West Wing fans will get a kick out of this. Liberals will get a huge kick out of this. Republican leaders who hope to take back the Senate will cry softly to themselves.

The Tea Party darling and Republican nominee for Senator from Delaware, Christine O’Donnell, has struck again.

Last week, we learned that Christine O’Donnell couldn’t name a recent Supreme Court decision she disagreed with. That was funny and embarrassing, but Lat did a good job defending O’Donnell and pointing out her recovery from the flub.

She’ll get no such quarter from me.

During a debate at Widener Law School, O’Donnell and Democratic Senatorial nominee Chris Coons mixed it up over teaching creationism in schools. Coons, on the defensive because Dems are too dumb to say “creationism is not science” and move on, said that a fundamental principle of this country is the separation of church and state. O’Donnell, after a pause, asked: “Where in the Constitution is separation of church and state?” The crowd laughed, O’Donnell started grinning like an idiot, and, well — watch the clip for yourself, in which O’Donnell shares her thoughts on some other Constitutional amendments…

To be clear, it’s not just that O’Donnell asked “where in the Constitution is the separation of church and state.” It’s that when Coons tells her where it is, she keeps spouting nonsense. Coons says it’s in the First Amendment, and O’Donnell responds with snark. Or with utter lunacy. Or something.

Watch the clip (starting at around 2:30). Watch it and despair! You’re telling me that we can’t find 100 people in the country who are more qualified to write our laws than Christine O’Donnell?

Now, here’s what’s going to happen next. O’Donnell defenders with run three types of defenses:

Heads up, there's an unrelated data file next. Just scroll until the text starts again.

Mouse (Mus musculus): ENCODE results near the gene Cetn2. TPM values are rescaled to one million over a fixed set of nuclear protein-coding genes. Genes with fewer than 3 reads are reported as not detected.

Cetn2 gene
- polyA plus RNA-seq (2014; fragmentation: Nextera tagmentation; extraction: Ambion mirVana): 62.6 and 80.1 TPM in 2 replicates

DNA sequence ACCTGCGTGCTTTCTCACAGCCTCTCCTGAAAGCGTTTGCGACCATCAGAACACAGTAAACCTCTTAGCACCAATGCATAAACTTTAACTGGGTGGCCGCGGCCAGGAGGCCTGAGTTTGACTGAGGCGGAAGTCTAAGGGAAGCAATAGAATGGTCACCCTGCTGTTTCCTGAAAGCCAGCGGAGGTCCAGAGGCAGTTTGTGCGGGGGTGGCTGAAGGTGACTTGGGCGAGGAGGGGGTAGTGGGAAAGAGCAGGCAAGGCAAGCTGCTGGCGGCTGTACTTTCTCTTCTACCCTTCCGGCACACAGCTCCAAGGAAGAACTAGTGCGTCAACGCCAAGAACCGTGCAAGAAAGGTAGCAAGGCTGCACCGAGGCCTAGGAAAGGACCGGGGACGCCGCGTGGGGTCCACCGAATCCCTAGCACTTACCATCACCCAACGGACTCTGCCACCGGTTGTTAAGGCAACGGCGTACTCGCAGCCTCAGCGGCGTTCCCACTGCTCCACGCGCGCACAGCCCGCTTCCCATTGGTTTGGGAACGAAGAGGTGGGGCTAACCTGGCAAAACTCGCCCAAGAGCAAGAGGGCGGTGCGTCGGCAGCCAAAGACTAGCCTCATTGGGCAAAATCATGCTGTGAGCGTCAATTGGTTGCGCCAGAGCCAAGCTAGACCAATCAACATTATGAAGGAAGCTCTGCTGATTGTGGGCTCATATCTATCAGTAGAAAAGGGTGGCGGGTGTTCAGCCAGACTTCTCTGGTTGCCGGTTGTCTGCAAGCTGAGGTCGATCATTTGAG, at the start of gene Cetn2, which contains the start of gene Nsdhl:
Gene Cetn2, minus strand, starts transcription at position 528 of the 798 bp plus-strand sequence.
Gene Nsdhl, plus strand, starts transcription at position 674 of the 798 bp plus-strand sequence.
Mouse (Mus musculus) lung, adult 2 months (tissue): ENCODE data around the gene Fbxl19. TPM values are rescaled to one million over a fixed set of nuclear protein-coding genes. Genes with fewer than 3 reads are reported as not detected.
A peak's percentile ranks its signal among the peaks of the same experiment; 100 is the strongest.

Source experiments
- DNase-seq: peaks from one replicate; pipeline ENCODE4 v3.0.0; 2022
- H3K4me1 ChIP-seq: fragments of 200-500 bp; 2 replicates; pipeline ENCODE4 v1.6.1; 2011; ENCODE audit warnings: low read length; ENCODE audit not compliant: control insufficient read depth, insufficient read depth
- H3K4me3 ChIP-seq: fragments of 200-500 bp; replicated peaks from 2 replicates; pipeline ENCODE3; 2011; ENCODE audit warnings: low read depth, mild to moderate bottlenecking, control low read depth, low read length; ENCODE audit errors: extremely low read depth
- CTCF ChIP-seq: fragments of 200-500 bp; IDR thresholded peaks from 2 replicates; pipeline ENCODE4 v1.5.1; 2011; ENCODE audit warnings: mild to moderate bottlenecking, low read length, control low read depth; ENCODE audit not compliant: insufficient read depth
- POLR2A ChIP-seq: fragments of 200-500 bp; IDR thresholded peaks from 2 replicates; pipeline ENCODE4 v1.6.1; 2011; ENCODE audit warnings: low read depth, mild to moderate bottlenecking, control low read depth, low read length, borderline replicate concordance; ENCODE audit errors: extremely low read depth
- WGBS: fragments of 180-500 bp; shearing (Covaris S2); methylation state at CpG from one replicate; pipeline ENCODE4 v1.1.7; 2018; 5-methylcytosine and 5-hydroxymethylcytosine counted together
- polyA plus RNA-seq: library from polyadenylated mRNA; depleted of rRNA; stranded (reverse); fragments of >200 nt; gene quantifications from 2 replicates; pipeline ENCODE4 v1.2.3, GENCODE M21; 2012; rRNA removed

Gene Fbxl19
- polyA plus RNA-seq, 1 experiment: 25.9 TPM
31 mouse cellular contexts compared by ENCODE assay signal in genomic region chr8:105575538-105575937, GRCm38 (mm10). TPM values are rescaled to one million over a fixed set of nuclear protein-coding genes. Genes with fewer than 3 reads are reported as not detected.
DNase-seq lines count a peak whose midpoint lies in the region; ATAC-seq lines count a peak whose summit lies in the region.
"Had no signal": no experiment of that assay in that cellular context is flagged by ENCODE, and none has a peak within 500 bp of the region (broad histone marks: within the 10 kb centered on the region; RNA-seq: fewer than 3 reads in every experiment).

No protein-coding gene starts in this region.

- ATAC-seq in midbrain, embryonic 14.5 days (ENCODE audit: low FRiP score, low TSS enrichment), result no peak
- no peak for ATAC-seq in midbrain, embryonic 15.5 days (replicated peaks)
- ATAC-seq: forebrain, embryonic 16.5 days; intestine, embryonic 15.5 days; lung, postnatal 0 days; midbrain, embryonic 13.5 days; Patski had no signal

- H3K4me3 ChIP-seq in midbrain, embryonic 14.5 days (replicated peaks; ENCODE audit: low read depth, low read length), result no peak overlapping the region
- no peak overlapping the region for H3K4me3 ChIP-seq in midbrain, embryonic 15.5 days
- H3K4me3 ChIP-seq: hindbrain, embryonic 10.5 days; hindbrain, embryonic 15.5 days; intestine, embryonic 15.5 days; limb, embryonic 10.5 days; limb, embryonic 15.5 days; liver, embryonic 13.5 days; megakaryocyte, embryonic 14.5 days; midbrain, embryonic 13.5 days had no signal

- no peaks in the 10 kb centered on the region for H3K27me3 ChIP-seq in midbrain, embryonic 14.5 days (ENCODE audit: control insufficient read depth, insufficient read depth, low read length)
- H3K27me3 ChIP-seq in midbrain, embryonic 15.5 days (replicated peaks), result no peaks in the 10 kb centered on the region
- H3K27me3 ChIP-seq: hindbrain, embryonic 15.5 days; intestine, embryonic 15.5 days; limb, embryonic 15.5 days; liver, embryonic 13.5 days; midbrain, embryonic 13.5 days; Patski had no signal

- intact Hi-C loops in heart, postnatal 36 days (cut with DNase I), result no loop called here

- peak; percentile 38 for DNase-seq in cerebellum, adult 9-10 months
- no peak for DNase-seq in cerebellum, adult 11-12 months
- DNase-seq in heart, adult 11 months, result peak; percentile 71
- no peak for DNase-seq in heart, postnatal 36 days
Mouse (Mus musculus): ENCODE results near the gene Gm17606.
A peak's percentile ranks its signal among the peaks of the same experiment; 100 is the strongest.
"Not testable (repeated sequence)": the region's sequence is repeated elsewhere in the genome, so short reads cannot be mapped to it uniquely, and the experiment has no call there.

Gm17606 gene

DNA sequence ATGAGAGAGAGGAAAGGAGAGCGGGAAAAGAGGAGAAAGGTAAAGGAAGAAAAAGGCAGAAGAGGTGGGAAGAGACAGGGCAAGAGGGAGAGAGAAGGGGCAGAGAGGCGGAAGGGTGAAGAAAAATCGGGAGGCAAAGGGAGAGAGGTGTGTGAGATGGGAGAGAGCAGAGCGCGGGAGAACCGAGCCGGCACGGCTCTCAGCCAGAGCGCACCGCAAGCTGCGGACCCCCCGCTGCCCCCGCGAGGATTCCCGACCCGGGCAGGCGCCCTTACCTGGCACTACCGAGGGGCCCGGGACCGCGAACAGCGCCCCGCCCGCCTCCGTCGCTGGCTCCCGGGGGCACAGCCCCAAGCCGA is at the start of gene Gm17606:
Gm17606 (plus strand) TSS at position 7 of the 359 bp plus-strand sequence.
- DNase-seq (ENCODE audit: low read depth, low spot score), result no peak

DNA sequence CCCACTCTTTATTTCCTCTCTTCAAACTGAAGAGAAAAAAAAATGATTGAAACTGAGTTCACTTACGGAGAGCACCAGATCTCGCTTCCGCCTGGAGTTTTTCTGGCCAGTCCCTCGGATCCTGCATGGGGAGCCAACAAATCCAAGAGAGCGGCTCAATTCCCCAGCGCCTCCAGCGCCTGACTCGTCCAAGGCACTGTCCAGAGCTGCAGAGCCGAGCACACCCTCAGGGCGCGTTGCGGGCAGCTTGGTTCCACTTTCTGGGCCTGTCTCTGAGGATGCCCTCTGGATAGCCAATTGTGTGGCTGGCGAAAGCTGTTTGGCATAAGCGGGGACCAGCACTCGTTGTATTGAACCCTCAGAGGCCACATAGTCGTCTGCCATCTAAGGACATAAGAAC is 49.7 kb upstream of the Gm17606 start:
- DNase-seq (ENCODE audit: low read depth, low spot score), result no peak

1. The First Amendment doesn’t textually use the words “separation of church and state.” Therefore, O’Donnell was right to question that principle’s inclusion in the Constitution.

2. Separation of church and state is “judge-made law,” in which “activist judges” have interpreted the Constitution against the “clear meaning” of the founders.

3. Guys in my high school used to fail to grasp basic constitutional principles all the time, it was no big deal.

All these defenses are stupid, but for reasons passing understanding, some people will be reluctant to just call her unqualified to be a U.S. Senator. I mean, I’m willing to set the “qualification” bar really low. You (unfortunately) don’t have to be a great mind or a successful person or even pay your taxes all the time to be a U.S. Senator. But come on, people.

Later in the clip, O’Donnell is asked for her thoughts on some other Constitutional amendments, and she (I guess you’d call it demurely) says she didn’t bring her Constitution with her. Is it really too much to ask that we find 100 people who are familiar with the Constitution and its key amendments? I’m not asking for legal scholars; I’m asking for some basic awareness.

We’re talking about minimal standards here, people — minimal standards to be one of 100 people with the awesome responsibility of serving in the United States Senate. This Christine O’Donnell woman doesn’t have it; why is that so hard for some people to admit?

O’Donnell questions separation of church, state [Talking Points Memo]
Watch: In Debate, Christine O’Donnell Asks, ‘Where in the Constitution is the Separation of Church and State?’ [Towleroad]
O’Donnell questions separation of church, state [Associated Press]


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